You will never hear Keanu Reeves the same way again, Tilda Swinton Answers an Ad on Craigslist is a hilarious highlight of the VAULT Festival
“I don’t do maths, just cheekbones”
The more you think about it, Cate Blanchett probably is the mortal enemy of Tilda Swinton. Such are the thoughts that will run through your mind as you ponder the many and varied delights of Tilda Swinton Answers an Ad on Craigslist, the kind of extended comedy sketch that really shouldn’t work but turns out to be second-Oscar-winningly good.
Byron Lane’s play is the kind of thing that defies description, or rather description fails to do it justice. I could say bubble-wrap coat but that’s nothing compared to the swishiness of it in real life, Similarly, the wearing of lace tablecloths and scarves…both moments of inspired comedy and that’s just scratching the surface of Tilda’s outfit.
She’s onstage because she’s answering a spare room ad placed by Bob, who has just walked out on boyfriend Walt who is now considering suicide. On the hunt for that second Academy Award, Swinton decides to move in to use Walt as the inspiration for her new Oscarbait movie. But as played by Tom Lenk, this version of the movie star is a superbly OTT rendition of artistic pretension which is consistently laugh-out-loud funny.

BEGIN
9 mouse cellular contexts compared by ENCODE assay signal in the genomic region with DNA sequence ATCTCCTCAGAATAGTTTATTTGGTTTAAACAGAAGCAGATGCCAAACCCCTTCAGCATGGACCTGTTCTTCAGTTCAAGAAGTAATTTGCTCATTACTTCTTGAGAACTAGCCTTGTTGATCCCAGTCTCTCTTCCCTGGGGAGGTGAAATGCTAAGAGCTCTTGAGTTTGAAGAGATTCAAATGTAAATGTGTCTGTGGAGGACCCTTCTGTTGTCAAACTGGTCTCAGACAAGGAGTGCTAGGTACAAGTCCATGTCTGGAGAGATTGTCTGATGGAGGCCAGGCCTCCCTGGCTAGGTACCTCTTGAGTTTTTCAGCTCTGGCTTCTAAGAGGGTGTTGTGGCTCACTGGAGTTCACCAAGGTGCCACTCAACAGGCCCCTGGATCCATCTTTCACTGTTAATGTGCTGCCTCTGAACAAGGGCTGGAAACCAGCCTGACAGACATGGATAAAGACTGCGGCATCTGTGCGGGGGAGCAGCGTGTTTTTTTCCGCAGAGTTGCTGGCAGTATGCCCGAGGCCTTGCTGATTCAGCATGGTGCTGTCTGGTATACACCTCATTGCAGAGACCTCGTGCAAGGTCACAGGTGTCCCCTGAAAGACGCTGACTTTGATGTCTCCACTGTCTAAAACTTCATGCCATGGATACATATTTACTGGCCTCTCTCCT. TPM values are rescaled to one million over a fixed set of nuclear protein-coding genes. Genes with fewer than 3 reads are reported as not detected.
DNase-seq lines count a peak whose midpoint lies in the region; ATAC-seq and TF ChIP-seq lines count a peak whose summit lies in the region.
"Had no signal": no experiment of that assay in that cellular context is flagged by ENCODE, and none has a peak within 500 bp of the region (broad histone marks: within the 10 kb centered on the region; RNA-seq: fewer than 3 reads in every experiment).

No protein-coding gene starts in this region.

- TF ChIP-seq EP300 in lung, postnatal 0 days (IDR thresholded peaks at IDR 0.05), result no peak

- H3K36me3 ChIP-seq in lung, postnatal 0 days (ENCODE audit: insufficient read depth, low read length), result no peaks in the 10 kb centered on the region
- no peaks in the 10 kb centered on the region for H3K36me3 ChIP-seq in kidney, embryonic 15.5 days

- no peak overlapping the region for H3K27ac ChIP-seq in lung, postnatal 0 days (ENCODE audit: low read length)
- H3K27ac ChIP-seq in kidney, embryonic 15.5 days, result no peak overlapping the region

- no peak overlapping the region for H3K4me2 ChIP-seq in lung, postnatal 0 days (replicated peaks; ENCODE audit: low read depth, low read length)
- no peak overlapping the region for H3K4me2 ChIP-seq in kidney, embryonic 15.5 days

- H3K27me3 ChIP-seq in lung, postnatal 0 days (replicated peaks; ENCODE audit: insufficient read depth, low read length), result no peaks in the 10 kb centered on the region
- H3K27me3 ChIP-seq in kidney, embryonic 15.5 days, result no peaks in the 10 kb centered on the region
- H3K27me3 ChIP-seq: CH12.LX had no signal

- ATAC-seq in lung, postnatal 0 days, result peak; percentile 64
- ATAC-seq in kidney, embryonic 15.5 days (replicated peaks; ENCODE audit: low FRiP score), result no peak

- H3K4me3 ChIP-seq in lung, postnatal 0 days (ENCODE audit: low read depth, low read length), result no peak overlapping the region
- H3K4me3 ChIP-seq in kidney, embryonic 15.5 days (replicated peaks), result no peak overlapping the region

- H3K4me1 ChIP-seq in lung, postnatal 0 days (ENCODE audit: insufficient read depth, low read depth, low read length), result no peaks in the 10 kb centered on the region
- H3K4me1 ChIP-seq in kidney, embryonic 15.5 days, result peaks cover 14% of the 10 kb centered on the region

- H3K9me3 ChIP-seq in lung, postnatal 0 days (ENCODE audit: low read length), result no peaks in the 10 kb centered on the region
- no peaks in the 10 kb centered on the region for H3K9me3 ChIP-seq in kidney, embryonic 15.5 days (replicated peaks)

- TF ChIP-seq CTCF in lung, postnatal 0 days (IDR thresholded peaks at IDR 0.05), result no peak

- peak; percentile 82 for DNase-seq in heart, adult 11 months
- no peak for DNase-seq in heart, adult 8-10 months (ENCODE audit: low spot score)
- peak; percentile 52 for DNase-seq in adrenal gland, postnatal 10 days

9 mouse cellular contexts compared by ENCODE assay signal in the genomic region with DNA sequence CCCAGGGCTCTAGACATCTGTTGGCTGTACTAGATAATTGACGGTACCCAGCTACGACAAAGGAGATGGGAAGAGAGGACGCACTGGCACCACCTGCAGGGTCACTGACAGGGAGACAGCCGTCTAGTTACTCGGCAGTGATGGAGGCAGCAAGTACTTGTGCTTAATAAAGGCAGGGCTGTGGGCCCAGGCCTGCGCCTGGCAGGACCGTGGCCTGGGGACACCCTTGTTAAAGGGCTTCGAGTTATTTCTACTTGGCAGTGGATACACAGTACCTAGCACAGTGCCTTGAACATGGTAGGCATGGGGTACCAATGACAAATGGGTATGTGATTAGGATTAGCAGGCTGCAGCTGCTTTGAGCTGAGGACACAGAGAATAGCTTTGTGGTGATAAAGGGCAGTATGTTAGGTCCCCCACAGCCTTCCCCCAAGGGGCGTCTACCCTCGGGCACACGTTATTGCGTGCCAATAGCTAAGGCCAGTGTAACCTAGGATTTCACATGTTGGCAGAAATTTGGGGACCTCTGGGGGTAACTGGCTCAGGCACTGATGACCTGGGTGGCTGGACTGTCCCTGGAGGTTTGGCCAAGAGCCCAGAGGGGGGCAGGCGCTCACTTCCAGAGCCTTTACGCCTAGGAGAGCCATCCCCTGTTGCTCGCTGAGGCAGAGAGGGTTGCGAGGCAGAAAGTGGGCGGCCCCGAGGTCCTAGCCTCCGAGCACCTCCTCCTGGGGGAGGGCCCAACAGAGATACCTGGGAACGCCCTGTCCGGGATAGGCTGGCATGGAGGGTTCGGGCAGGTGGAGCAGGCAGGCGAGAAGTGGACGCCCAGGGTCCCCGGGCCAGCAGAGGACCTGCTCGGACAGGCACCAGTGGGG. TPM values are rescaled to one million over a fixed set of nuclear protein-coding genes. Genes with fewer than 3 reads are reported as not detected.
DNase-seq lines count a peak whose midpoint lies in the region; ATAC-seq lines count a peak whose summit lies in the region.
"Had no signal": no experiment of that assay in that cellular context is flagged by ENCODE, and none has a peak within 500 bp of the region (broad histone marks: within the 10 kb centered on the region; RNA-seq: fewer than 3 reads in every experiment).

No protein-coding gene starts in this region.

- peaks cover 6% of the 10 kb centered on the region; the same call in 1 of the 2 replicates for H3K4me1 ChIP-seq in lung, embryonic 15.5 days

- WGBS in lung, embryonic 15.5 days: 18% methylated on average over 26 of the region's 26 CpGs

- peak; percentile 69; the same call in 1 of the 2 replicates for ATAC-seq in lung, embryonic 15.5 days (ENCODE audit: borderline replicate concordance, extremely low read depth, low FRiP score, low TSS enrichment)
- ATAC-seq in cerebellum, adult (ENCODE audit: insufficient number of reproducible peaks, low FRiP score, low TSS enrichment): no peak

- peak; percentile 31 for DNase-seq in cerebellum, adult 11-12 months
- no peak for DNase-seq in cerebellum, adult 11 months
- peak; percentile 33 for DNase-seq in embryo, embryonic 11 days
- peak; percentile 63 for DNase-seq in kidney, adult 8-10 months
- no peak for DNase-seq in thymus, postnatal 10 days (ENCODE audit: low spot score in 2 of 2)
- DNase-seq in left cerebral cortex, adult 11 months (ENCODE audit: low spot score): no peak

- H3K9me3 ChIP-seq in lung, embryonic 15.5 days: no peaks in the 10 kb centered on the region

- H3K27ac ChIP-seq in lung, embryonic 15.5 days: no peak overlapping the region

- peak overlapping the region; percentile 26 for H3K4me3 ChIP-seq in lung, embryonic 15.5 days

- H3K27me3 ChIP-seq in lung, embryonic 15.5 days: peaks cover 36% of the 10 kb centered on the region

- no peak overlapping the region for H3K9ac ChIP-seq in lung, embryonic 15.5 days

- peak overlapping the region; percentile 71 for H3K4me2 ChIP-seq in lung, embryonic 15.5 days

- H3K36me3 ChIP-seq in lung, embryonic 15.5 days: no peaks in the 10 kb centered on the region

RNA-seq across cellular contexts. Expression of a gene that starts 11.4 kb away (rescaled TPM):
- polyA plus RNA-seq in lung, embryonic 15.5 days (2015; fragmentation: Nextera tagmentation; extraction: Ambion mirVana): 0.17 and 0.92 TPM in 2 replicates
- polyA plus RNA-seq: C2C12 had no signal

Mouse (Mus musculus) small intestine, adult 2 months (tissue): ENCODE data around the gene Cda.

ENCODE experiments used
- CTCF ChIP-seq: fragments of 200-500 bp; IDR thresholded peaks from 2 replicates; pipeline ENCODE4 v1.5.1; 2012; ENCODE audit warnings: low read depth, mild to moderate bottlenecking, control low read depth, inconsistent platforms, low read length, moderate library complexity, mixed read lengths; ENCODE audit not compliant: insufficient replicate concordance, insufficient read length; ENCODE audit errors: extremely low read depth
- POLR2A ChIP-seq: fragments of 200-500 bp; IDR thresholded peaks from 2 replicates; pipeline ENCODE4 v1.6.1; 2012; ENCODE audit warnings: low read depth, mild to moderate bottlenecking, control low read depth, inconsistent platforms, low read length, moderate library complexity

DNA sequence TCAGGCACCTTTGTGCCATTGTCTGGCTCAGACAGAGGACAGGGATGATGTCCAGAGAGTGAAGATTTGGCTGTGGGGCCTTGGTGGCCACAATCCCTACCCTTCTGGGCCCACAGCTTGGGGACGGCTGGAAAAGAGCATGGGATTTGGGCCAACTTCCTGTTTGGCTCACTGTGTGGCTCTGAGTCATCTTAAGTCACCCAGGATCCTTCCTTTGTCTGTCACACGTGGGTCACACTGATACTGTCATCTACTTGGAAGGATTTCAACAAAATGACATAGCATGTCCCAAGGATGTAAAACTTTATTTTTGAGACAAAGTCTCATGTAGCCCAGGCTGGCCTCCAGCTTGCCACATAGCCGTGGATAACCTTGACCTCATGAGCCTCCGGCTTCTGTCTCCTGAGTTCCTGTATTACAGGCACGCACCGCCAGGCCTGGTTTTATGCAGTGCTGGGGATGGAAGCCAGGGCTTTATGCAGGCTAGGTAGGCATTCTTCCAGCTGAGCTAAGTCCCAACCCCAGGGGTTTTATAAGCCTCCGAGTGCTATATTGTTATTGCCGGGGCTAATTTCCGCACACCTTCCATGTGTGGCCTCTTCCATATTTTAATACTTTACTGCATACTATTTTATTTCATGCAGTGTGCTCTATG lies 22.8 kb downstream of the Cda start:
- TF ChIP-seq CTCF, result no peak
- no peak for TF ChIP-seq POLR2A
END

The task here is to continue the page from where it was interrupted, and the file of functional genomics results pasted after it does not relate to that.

In terms of the narrative, she proves a quasi-Mary Poppins figure for Walt (a quietly stirring performance from Lane) in rebuilding his confidence as a young queer man. But Lenk also brings to mind something of Jennifer Saunder’s immortal Edina Monsoon in her all-encompassing deluded self-belief, it really is a comic performance for the ages, aided immeasurably by Lane’s whip-smart script which, as well as ripping mercilessly into many a Hollywood figure, works in UK reference points including a brilliant jab at the Sugababes.
And on top of all that, there’s an emotional integrity here too that really punches home, a sweetly profound note about the joy of movies and the importance of connecting with other people, someway, somehow. Tom Detrinis’ production thus never feels like a lightweight comedy but rather something that has the power to endure, particularly when fuelled by writing as funny as this and a central performance as iconic as this.